From blog comments to social media posts to emails, we get lots of questions about buying and financing a home. We do our best to answer them privately and publicly, in hopes of helping the person asking but also anyone looking to buy. We recently received the question below:
My wife and I are currently beginning to think about buying our first home. Would it be in our best interest to save for a down payment or pay off some bills before a purchase is attempted?
The short answer: It depends. First of all, let's be clear. Amerifirst Home Mortgage is a mortgage lender, not a financial counselor or advisor. The information we provide is meant to help you focus your efforts on what works for you. We'll go over some pros and cons and share a couple of answers from our mortgage consultants. And whether you pay off bills or save money for a down payment, it's all good because you're taking steps towards financial freedom. If you're able to do both, you'll come out ahead even more so. With that in mind, let's look at each situation separately.
Down payment: The pros and the cons
Saving for a down payment to buy a home is a great idea. Even if you end up with a mortgage that finances 100% of the purchase (like the USDA Rural Development option) or a low down payment option like an FHA loan, you'll likely need at least some cash on-hand at the closing table. So saving up money is a positive.
The downside to saving a long time for a big down payment is that you may not need that large of a stash of cash. We know that saving a big pile of money while you're paying rent and other expenses can be challenging. Be sure and take a look at your options. Have you considered buying a home with an FHA loan that requires 3.5% down? While its commendable to save up $10,000 to buy your first home, you could be opening the door to your first home with just half of that amount, or even less. Saving for a down payment for years and years may not fit your lifestyle and finances. That would be a "con" in the down payment category.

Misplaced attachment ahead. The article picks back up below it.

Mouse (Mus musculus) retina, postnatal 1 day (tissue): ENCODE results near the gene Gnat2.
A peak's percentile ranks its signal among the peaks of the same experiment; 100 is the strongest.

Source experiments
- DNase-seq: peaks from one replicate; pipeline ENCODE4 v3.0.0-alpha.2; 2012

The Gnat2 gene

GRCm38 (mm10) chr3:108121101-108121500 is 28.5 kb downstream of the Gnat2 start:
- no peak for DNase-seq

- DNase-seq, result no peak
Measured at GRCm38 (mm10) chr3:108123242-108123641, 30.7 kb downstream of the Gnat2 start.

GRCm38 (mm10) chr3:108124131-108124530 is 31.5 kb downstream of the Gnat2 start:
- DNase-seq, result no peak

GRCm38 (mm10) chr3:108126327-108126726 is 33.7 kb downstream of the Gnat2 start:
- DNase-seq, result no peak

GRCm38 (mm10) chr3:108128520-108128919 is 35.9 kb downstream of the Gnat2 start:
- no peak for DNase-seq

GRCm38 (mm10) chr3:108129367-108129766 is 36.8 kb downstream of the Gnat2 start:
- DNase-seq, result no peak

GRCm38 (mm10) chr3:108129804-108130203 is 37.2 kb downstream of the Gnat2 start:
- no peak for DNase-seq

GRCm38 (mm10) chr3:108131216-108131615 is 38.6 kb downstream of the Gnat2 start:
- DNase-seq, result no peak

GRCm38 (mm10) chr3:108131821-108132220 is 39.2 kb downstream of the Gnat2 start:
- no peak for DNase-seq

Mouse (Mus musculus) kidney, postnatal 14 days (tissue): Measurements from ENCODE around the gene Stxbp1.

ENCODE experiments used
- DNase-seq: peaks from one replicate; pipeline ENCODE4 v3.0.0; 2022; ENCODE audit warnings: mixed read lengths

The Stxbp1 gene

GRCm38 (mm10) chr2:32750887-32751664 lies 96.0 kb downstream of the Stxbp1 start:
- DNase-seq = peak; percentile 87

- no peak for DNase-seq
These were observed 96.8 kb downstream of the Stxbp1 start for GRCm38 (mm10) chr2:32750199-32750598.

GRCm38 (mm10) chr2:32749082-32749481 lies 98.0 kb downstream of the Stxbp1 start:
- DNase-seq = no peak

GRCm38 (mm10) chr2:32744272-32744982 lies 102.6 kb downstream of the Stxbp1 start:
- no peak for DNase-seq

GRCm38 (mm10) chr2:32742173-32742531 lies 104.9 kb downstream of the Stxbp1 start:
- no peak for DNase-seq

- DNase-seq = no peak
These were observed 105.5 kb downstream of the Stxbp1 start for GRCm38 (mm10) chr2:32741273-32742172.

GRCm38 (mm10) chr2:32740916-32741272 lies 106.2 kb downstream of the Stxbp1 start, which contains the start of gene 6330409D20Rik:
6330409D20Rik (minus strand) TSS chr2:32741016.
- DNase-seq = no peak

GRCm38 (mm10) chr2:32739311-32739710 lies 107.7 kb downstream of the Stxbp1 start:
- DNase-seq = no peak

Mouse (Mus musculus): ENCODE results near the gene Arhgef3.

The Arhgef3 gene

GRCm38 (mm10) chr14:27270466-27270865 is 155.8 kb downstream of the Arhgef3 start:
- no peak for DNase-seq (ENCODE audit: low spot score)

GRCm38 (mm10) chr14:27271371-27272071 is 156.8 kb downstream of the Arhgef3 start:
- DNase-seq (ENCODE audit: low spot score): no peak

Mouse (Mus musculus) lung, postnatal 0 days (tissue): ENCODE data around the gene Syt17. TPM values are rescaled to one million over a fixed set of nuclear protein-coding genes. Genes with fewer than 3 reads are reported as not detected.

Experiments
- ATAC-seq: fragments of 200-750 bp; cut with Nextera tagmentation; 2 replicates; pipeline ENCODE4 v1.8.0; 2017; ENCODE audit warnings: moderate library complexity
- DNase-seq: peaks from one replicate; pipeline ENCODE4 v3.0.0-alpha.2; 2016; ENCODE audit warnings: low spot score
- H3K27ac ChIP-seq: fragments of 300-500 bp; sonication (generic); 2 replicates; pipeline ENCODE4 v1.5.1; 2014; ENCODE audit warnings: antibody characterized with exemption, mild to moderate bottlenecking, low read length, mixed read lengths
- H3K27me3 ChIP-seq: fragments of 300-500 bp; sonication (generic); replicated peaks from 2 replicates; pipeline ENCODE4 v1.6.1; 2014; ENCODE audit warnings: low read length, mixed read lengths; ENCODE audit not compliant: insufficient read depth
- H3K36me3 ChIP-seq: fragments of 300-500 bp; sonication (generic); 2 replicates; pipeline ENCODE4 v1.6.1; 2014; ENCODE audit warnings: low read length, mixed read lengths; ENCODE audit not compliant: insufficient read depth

Paying off bills: The pros and the cons
Can you find a reason not to pay your bills? Hard to do, right? Paying off bills is not only a good idea, it's your obligation. However, do you need to pay off all your bills and be debt-free before you buy a home? Not necessarily (sorry Dave Ramsey). Part of this answer depends on what you mean by "paying off bills." If you're talking about paying off old collections, slow down and talk to a mortgage consultant. Read "Should I Pay Off My Collections?" to find out why you may want to wait on paying off collections. Here's an excerpt:
When it comes to paying off collections, it's certainly good to clear your credit report in the long run. However, paying off a collection also brings the report "current," which can actually drop your credit score in the immediate time period. Also, paying off collections typically stops your score from dropping long-term, but doesn't usually raise your score.
If you're talking about your credit cards and department store cards, paying them down can definitely help your credit. However, paying them off and closing them down can have a negative impact. Seasoned and varied credit lines can actually help your FICO score. The commonly offered tip is to keep your credit lines at or below 30% of their limits. For example, a $10,000 limit on a credit card should not go above $3,000.
What do the professionals say?
Loan Officer Brandon Davis: Typically the math works in the favor of paying off consumer debt and cash-flowing the mortgage payment. It depends on the debt and how much the borrower wants to save, but I tell people paying down debt to help free up that cash is a good move.
Loan Officer John Insco: There is no simple answer as every borrower is different. It depends on the situation, where your life is at the present time, and what your future looks like as far as income, jobs, family, etc. I would rather see my customers pay off their bills (do not close any charge accounts), and work to raise their credit score to get the best interest rate they can. Also, paying off bills frees them up to get a larger home.
It's Your Call
It all boils down to this: What is your lifestyle and your financial situation? Can you pay down your bills while saving up for a down payment? Do you need to pay just the minimum on your bills in order to save cash for a low down payment option? Take a good look at your income, your obligations and your goal for the next six months. And if you need to talk with a mortgage consultant to get on a plan, don't hesitate to do so.
If you're buying your first home, we know you've got questions. That's why we've put together Get Mortgage Ready, a step-by-step guide for first-time homebuyers. Get it here.